IN THE NEWS: Special guest attends Café Europa

Shani McManus,


Jun 18, 2013

Florida State Representative Kevin Rader showed up and schmoozed with Holocaust survivors during last week's Café Europa luncheon at B'nai Torah Congregation in Boca Raton, sponsored and hosted by Ruth Rales Jewish Family Service.

Rader was there to explain details of the Holocaust Victims Assistance Act that he sponsored in the Florida House, which was signed on June 7 by Governor Rick Scott. The bill permits the Department of Financial Services (DFS), also known as the CFO's Office, to expand its assistance to Holocaust survivors beyond recovery of insurance claims to include seeking restitution for Nazi-confiscated bank accounts, art, and other property or assets. The change permits DFS to explore new sources of restitution for Holocaust survivors.

"This bill educates Holocaust survivors as to the restitution process," Rader said. "The funds are tremendously needed. A great percentage of Holocaust survivors live below the poverty line."

Rader, a member of the American Israel Public Affairs Committee, Anti-Defamation League, B'nai Torah Congregation, Democratic Club of Boca Raton and Democratic Club of Boynton Beach, has a personal interest in the welfare of Holocaust survivors.

"My grandmother talked about relatives who were thrown into the ovens," he said. "I think every Jewish family across the world is affected by the Holocaust," he said.

Danielle N. Hartman, president and CEO of Ruth Rales Jewish Family Service welcomed Rader's visit to Café Europa.

"We are so proud that our own Rep. Rader introduced this legislation which allows the DFS to expand its assistance to Holocaust survivors beyond recovery of insurance claims to include bank accounts, art and other property," she said. "Ruth Rales Jewish Family Service (JFS) already partners with DFS to inform as many Holocaust survivors as possible about the existing legislation. We will now be able to broaden the scope which will help so many apply for the funds they deserve."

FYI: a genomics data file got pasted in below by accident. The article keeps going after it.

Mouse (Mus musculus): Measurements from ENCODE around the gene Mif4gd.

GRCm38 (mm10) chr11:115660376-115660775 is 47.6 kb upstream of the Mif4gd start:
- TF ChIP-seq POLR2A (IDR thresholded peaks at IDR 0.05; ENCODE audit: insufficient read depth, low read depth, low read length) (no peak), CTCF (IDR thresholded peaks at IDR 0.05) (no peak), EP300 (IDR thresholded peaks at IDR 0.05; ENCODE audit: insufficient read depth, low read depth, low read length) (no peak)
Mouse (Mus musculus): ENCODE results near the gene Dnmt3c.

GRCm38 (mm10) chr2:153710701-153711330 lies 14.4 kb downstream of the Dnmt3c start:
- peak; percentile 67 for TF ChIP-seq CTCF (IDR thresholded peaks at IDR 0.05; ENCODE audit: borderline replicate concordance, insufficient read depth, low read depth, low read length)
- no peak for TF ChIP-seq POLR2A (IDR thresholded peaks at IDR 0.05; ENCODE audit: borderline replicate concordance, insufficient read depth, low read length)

Café Europa is a twice-yearly event where hundreds of local Holocaust survivors gather to socialize and remember as they enjoy a free Kosher luncheon. Seated by their area of origin, survivors reconnect and reminisce. Several have reconnected with others they had not seen for nearly 60 years. In the last few years, up to 500 Holocaust survivors have attended.

Ruth Rales Jewish Family Service hosts the event, made possible by Jewish Federation donors at The Polo Club and through a grant from The Conference on Jewish Materials Claims Against Germany.

"Studies have shown that socialization plays a vital part in the overall health of aging seniors. Programs like Café Europa provide socialization for isolated Holocaust survivors who may not have many opportunities to interact with anyone, most importantly other Holocaust survivors, on a regular basis," Hartman said.

"Events like this provide a safe, welcoming environment for survivors to interact with each other while at the same time helping JFS educate the community about the services we provide to this beloved segment of our population," she noted.

Dasha Tucker, 69, who attended Café Europa, said she was born in a concentration camp in Slovakia.

"I think I am the youngest Holocaust survivor," she said.

Tucker said her mother was an actress in Vienna who was interred in what she called a "fake" concentration camp. Tucker carries a portfolio of photos showing her and her parents at the camp dressed in nice clothing and looking well fed.

"The camp was one of the phony concentration camps to show the Red Cross how well Jews were being treated," the Boca Raton resident said.

Survivors Sam Flapan, 84, and his wife Rachel Rosenberg, 85, of Boca Raton also attended Café Europa.

"It's a good idea to bring Holocaust survivors together," Rosenberg said, "where we can talk with other survivors."

Flapan agreed. "We always talk about the Holocaust," he said. "How can you not?"

For more information on the Holocaust Victims Assistance Act, call 1-800-388-4069.

Ruth Rales Jewish Family Service (JFS) offers help, hope and humanity through a comprehensive range of programs and services which support people of all ages and beliefs. With locations in Boca Raton and Delray Beach, JFS programs and services include food and financial assistance, senior services, counseling and mental health services and many volunteer opportunities. Funding is provided by private and corporate support, grants, special events and individuals who reach thousands in need each year. For more information, contact 561-852-3333 or visit

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